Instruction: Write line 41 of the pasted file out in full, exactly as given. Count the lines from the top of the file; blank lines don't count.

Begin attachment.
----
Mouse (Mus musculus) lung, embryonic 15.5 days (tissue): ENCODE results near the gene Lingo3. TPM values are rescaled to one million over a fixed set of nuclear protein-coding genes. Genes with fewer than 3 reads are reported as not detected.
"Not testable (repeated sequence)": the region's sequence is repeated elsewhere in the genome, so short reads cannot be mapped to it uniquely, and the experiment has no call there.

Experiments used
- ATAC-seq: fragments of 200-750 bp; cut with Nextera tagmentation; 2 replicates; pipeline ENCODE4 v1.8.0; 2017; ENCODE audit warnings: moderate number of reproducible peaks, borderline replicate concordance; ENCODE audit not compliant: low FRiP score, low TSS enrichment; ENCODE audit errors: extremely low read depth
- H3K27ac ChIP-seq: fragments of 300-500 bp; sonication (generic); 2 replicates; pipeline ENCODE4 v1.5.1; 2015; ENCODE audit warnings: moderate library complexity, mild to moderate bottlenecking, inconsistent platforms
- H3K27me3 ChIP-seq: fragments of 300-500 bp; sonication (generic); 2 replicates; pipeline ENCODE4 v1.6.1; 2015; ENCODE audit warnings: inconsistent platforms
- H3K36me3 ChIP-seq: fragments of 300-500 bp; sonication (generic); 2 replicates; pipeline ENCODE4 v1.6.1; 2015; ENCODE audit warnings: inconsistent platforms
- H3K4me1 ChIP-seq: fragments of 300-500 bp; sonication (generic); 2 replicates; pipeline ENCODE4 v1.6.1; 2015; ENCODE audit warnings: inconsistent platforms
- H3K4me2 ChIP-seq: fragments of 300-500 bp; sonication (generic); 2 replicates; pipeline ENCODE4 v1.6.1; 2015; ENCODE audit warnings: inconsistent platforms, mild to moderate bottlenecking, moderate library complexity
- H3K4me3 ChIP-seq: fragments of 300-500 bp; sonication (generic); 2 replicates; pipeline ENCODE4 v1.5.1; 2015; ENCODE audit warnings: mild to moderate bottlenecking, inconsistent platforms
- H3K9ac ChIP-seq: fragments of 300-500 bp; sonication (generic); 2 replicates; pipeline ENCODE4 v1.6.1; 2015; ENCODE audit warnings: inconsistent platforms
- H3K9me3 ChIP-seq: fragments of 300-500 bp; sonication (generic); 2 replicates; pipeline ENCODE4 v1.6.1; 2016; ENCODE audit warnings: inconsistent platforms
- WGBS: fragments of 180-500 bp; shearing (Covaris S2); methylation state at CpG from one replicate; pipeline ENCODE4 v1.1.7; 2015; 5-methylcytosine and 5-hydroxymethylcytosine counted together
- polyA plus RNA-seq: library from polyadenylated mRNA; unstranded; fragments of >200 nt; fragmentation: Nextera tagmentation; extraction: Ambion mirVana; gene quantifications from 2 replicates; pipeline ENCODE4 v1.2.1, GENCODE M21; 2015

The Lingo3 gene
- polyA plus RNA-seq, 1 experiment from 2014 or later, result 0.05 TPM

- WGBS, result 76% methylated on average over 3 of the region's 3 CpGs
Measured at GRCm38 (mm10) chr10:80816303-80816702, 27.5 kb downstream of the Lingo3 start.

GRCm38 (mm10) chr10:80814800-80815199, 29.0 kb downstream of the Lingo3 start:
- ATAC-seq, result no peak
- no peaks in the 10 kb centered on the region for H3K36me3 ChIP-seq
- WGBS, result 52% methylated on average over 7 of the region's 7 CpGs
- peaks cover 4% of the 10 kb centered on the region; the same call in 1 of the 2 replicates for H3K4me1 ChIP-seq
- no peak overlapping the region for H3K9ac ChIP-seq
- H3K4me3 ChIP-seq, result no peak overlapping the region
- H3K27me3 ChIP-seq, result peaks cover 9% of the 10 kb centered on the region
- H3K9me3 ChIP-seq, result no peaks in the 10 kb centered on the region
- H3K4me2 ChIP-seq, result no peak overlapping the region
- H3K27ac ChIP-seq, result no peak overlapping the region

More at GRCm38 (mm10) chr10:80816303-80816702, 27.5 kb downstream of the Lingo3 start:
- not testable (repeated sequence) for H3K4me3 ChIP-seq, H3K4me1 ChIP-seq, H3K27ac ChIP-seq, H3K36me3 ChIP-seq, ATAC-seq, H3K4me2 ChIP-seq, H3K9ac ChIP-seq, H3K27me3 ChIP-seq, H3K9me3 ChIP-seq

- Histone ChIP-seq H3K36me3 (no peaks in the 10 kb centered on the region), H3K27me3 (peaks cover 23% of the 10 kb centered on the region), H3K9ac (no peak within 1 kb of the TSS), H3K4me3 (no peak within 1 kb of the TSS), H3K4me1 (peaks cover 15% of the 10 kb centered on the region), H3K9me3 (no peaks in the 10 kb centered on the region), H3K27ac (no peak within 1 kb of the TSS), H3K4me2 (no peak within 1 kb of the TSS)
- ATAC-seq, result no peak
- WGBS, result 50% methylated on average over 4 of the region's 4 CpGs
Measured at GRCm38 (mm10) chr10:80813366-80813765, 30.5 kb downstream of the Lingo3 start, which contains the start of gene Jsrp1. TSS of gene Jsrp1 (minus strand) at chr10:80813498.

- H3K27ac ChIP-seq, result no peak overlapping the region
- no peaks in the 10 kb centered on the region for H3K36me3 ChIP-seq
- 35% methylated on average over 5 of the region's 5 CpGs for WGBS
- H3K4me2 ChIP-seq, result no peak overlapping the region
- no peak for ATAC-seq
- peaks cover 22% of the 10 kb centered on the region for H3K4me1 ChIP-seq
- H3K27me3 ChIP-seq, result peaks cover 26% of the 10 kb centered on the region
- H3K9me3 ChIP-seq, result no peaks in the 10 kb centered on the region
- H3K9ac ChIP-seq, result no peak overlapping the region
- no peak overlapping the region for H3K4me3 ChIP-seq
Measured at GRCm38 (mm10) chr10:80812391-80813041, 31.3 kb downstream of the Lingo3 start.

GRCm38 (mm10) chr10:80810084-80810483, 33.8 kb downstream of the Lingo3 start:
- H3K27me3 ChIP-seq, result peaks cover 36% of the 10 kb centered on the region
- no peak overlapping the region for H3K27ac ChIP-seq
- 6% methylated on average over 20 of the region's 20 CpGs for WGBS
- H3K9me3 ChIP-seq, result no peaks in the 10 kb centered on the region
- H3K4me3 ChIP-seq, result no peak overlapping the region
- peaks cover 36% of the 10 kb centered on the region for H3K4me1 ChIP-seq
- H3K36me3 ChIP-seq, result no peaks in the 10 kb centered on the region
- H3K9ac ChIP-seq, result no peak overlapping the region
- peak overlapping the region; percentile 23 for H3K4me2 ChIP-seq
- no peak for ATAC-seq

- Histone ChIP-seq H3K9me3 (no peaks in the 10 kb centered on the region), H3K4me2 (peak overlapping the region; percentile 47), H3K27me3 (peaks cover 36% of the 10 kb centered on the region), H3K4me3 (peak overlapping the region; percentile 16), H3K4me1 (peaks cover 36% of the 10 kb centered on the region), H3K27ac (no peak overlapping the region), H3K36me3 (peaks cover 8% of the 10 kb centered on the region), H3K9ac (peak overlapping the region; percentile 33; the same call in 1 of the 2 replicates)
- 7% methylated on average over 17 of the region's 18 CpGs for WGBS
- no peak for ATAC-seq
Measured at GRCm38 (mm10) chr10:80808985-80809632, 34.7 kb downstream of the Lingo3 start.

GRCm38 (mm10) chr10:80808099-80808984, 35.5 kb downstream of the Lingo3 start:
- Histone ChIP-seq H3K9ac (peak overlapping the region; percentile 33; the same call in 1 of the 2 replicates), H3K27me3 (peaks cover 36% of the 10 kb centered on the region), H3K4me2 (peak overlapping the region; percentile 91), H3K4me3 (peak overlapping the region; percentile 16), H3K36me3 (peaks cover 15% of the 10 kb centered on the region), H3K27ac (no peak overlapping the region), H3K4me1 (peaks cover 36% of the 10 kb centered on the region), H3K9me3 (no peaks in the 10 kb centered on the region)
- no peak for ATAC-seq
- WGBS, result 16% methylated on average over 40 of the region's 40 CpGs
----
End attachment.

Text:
- peaks cover 22% of the 10 kb centered on the region for H3K4me1 ChIP-seq